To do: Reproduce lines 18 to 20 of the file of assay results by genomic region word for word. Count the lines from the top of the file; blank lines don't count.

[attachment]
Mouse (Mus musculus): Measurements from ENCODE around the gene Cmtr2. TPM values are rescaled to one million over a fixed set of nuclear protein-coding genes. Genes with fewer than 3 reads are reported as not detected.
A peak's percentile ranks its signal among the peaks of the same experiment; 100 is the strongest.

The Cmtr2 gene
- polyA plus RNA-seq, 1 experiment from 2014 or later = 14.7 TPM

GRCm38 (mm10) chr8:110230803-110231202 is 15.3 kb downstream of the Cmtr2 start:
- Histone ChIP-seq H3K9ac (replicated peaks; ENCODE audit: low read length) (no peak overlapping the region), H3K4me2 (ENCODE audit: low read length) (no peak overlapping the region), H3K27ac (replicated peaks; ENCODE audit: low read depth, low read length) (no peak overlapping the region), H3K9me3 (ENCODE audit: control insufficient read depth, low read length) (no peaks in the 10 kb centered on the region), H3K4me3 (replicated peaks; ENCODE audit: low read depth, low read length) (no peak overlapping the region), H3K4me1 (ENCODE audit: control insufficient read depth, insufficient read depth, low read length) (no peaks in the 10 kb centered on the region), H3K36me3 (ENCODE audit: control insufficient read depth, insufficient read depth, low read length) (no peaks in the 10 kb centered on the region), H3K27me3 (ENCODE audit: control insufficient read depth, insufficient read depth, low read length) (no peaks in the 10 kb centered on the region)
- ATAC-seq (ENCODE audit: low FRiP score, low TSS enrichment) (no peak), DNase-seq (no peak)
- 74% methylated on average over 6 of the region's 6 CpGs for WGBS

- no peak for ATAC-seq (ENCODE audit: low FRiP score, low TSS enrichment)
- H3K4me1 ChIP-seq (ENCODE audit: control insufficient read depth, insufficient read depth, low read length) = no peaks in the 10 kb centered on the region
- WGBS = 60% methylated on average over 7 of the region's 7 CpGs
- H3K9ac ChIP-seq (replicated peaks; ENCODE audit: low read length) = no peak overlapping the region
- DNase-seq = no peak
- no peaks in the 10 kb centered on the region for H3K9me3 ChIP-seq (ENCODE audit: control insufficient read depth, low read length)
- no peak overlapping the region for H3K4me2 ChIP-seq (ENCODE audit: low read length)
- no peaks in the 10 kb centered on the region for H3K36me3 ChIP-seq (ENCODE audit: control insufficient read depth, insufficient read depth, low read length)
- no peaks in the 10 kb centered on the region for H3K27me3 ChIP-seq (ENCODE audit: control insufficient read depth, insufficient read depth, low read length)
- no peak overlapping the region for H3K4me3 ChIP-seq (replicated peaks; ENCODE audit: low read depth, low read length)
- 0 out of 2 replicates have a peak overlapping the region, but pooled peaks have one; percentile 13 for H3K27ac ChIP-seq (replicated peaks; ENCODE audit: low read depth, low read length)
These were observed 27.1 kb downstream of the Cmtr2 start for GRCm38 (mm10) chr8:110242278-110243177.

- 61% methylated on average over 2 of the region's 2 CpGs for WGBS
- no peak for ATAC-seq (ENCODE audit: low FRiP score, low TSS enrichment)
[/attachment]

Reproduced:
- no peak overlapping the region for H3K4me3 ChIP-seq (replicated peaks; ENCODE audit: low read depth, low read length)
- 0 out of 2 replicates have a peak overlapping the region, but pooled peaks have one; percentile 13 for H3K27ac ChIP-seq (replicated peaks; ENCODE audit: low read depth, low read length)
These were observed 27.1 kb downstream of the Cmtr2 start for GRCm38 (mm10) chr8:110242278-110243177.